Retire Mechanical engineer. Student at California State university Channel Island studiyingAbout Me

July 26, 2015

Visit to My Village - Part Four

It had been six days since I arrived the village. Each day was sunshiny in the morning and rainy in the afternoon. Every morning I went walking by myself, covering all the fields to the north of the village.

I kept saying to myself that I was going to do my climb, but I became more nervous that the rain would never stop, and I would not be able to fulfill my dream of hiking the two summits.

The more I talked about it, the more worried Mother became. It was her belief that I should not go hiking in the mountains by myself because she knew there were bears everywhere.

Without my knowing, Mother called my elder half-brother, Nevzat, telling him of her concerns. He, in turn, called a good friend, who is also a distant relative, and asked him to accompany me into the mountains. Hakan is the name I have always called him, but his real name is Hasan.

One afternoon he came to visit, and, as usual, brought his wife, who took over the little chores, making cay and preparing whatever Mother had scheduled for meals that day.

Hakan is nearing seventy now, skinny, and has a long white beard. He is an expert in mountain hiking, knows the areas where the wild animals are, and also carries firearms. He is a man who can live in the wilderness for days without any convenience, not because he was trained, but because he loves the mountains.

He is known to be very honest, never involves himself any kind of village gossip, has a good sense of humor, and is happy by himself exploring the wilderness. Everything about him is very positive, and he helps anyone who is in need. But, I knew that if someone crosses him, he would not be too kind, either.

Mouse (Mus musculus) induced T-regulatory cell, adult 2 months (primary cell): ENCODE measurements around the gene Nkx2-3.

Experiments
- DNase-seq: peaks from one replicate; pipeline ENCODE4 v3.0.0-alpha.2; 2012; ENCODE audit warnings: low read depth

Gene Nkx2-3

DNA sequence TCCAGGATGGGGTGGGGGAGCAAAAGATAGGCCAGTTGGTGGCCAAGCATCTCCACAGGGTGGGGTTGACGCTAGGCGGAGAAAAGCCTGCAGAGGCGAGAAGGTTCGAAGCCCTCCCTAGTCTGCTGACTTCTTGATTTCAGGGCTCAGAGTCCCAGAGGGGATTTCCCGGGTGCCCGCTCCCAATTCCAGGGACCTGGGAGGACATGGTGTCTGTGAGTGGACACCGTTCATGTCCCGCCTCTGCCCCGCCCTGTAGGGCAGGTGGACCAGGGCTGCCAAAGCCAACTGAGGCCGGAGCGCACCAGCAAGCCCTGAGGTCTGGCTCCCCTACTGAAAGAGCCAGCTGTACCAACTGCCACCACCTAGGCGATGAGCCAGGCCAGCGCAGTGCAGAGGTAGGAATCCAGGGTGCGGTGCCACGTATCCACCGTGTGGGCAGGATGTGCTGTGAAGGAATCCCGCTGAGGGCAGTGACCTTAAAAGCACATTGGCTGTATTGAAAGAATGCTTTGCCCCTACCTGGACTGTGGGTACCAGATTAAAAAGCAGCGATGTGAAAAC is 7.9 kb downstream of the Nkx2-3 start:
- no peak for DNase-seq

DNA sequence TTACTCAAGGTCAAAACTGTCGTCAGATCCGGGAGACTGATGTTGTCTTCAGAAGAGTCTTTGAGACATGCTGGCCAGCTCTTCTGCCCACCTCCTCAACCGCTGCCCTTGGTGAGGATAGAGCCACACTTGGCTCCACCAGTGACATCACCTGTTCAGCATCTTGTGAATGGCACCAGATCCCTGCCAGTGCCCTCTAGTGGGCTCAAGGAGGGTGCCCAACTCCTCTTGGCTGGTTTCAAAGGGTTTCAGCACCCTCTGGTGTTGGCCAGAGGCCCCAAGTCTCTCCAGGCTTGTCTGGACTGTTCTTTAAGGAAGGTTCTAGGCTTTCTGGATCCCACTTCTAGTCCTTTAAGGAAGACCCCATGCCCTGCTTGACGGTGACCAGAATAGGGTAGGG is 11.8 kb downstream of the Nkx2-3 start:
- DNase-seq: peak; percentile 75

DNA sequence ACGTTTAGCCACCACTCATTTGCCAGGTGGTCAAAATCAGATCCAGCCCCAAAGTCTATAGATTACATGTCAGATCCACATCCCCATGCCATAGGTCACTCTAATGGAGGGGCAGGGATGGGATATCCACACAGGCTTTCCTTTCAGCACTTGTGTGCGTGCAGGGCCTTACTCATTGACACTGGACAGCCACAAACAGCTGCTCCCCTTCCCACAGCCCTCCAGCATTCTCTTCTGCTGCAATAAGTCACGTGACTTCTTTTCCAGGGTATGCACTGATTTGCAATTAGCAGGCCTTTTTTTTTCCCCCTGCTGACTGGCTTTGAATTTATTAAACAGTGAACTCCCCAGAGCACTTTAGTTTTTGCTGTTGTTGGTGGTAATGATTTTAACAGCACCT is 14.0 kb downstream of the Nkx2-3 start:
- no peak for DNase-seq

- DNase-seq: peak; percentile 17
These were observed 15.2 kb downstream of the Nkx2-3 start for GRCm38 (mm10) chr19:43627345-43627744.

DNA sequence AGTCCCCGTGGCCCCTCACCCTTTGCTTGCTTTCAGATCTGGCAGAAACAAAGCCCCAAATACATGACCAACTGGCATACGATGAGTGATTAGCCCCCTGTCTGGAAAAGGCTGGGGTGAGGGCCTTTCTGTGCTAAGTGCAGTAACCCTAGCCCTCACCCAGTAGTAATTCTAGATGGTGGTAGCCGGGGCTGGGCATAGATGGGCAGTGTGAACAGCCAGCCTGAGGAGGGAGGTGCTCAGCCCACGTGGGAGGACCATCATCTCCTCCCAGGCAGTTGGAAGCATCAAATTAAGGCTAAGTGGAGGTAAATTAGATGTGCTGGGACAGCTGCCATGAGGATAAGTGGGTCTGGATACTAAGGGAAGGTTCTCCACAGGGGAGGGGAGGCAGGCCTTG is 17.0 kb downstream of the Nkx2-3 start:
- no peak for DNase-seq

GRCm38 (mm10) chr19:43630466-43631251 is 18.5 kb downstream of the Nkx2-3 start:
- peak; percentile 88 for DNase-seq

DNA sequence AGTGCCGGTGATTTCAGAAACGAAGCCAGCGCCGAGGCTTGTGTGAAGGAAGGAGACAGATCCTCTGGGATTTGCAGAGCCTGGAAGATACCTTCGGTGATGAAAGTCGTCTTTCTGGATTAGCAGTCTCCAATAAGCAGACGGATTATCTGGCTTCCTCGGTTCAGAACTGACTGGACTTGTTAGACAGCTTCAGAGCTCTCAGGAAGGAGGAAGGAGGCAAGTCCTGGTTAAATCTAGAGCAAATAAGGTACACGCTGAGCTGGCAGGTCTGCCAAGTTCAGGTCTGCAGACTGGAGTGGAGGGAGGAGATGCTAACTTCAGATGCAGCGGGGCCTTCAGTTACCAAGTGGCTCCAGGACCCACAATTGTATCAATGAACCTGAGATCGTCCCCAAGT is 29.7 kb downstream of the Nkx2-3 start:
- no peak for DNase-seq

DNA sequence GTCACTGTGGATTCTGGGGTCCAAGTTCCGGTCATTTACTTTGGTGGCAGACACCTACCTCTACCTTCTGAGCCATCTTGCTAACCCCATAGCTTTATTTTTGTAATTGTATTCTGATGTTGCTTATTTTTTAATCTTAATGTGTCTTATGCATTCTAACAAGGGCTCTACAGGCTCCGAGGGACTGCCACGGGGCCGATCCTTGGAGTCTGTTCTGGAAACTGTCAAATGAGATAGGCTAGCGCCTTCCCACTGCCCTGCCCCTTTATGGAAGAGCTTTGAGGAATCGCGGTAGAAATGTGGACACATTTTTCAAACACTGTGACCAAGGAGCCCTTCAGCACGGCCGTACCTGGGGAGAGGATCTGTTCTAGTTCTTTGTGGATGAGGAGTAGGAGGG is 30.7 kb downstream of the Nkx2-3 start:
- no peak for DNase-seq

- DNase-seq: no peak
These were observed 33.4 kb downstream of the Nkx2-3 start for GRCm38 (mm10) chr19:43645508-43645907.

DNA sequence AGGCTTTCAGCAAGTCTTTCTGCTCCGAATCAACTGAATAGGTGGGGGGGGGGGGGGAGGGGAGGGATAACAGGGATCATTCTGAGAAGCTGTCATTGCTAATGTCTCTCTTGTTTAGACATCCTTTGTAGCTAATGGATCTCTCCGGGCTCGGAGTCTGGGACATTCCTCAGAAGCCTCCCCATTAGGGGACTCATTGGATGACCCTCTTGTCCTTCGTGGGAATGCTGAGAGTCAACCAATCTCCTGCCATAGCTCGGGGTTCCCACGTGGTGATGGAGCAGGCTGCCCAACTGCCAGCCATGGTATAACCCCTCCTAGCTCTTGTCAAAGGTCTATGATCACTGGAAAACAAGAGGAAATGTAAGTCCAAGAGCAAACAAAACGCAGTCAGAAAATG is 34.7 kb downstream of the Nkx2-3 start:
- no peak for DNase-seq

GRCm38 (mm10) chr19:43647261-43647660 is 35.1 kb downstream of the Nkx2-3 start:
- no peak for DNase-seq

We talked of how I wanted to hike the mountains and Hakan gave his promise to go with me.

"But I want to hike all the way to both summits," I said.

"How do you plan go there?" he asked.

"I will walk. I do not want any vehicle or horse."

"Yes, but show me how you plan to walk, there are many ways to get there."

"I will leave in the morning through Kizilbas, then through Yampugari and then climb upwards in a zig-zag manner."

He laughed. "But there is a thick forest, almost as thick as a jungle and you have to clear that jungle before it is barren land again. Once you get in the jungle, you will lose your orientation and you will not come out of that jungle by the end of the day. Are you planning to camp overnight?"

"You are trying to scare me and my mother is scaring me enough with her talk of bears. Now you are telling me I will not be able to find my own way. I am grown man."

"Grown, yes. Experienced climber, no."

"I am going to try it anyway."

He smiled and looked at my mother. They exchanged a nonverbal agreement.

"I will take you there." Hakan said.

"Thank you, but I do not want to impose on you."

"Now! Mountains are my world, so to speak. As soon as the weather permits, we will be on our way to the mountains."

I turned on the weather channel to see what the weather would be for the coming week. Luckily, the forecast indicated it would be clear by Saturday, and we set our plans.

I had my back pack ready with all my essentials, including toilet paper and plenty of water.  I borrowed my younger brother’s survival knife, which, inside the handle, included a fire-starting gadget and a compass.

Mother made sandwiches, and packed sweet candies, which I took out, as I do not eat sweets.

Hakan arrived with another relative, Ali, who, upon hearing we were going camping, asked to join us.

Hakan came fully equipped, including a seven-pound rifle, which he wanted me to carry.